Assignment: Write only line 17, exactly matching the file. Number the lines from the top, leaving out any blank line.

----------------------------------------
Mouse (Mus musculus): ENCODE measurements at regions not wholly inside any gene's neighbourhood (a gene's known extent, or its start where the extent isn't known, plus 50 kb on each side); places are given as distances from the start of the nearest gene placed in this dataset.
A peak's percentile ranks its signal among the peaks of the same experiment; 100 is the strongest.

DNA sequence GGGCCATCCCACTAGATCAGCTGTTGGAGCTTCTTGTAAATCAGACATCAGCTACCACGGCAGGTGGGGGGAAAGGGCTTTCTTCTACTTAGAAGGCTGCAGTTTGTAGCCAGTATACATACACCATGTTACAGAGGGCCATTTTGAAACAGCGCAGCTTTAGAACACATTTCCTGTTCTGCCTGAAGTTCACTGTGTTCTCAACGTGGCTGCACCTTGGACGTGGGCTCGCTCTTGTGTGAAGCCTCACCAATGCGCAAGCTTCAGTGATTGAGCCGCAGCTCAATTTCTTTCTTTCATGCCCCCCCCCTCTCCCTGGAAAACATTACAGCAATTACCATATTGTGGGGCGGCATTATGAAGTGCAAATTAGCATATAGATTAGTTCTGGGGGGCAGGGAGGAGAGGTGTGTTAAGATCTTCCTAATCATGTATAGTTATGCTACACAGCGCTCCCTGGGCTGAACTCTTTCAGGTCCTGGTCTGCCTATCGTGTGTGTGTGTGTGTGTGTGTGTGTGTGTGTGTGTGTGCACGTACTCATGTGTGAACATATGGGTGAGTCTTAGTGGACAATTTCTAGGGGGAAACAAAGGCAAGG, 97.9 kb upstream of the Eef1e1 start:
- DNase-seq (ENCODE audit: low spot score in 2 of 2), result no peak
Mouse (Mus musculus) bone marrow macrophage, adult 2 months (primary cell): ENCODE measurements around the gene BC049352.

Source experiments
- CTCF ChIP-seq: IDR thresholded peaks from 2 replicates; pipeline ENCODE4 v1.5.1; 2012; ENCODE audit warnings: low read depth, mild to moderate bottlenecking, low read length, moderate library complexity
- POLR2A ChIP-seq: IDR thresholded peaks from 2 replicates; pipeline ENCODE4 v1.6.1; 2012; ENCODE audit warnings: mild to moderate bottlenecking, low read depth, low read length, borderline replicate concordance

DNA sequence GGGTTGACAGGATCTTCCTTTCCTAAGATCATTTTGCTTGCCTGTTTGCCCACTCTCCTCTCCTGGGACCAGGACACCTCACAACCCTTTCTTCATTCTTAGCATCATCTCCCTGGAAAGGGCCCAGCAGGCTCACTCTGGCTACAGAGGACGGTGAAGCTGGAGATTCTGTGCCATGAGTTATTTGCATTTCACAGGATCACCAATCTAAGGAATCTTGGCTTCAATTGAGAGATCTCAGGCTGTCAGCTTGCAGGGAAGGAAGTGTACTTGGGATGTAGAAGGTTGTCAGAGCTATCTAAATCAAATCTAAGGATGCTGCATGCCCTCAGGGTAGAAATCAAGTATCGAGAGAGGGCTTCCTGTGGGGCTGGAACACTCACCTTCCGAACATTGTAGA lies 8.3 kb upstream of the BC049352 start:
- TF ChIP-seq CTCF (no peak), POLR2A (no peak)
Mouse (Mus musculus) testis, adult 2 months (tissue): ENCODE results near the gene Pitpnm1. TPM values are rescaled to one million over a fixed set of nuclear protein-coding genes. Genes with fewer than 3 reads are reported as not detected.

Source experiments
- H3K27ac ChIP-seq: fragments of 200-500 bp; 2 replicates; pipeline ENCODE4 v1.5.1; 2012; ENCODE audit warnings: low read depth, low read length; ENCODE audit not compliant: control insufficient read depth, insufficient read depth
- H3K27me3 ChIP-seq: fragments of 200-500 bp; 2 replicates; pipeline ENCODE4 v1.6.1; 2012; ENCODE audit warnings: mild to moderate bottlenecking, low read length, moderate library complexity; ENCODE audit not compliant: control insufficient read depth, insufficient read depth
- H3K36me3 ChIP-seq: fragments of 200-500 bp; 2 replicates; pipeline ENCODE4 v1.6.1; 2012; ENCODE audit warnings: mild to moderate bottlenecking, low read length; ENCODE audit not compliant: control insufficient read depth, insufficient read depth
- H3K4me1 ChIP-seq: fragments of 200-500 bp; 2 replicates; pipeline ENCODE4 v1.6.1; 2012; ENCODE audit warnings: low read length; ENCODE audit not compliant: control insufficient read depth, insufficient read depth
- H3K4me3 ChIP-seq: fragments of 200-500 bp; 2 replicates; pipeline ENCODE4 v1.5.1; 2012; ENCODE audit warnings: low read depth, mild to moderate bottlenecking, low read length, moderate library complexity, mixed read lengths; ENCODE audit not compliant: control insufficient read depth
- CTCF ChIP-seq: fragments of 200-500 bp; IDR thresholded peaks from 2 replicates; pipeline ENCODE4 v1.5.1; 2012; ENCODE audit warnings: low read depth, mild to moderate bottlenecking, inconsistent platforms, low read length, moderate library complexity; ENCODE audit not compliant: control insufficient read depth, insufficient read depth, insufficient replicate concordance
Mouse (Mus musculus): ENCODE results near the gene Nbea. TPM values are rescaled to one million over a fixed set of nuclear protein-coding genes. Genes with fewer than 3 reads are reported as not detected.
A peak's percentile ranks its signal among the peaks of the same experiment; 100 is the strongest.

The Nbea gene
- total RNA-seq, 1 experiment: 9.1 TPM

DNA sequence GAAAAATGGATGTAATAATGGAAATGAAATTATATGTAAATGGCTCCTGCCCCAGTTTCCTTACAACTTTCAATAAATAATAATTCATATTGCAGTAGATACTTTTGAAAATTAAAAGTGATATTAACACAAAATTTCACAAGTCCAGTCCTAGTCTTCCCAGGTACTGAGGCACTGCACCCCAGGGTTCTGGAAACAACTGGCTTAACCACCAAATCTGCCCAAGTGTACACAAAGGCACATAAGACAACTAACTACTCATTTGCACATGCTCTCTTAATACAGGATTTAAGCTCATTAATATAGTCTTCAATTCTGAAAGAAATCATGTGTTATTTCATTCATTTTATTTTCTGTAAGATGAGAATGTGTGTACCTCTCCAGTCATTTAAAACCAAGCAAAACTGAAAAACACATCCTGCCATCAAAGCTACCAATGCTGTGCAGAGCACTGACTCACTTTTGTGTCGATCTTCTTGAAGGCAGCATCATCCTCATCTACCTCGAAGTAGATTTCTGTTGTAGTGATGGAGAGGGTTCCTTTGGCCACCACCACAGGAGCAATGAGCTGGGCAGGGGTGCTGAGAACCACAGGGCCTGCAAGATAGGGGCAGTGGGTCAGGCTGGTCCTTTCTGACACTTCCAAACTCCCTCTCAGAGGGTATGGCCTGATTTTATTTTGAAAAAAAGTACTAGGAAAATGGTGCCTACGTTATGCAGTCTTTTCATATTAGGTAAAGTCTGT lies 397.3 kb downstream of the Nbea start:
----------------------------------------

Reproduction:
- H3K4me3 ChIP-seq: fragments of 200-500 bp; 2 replicates; pipeline ENCODE4 v1.5.1; 2012; ENCODE audit warnings: low read depth, mild to moderate bottlenecking, low read length, moderate library complexity, mixed read lengths; ENCODE audit not compliant: control insufficient read depth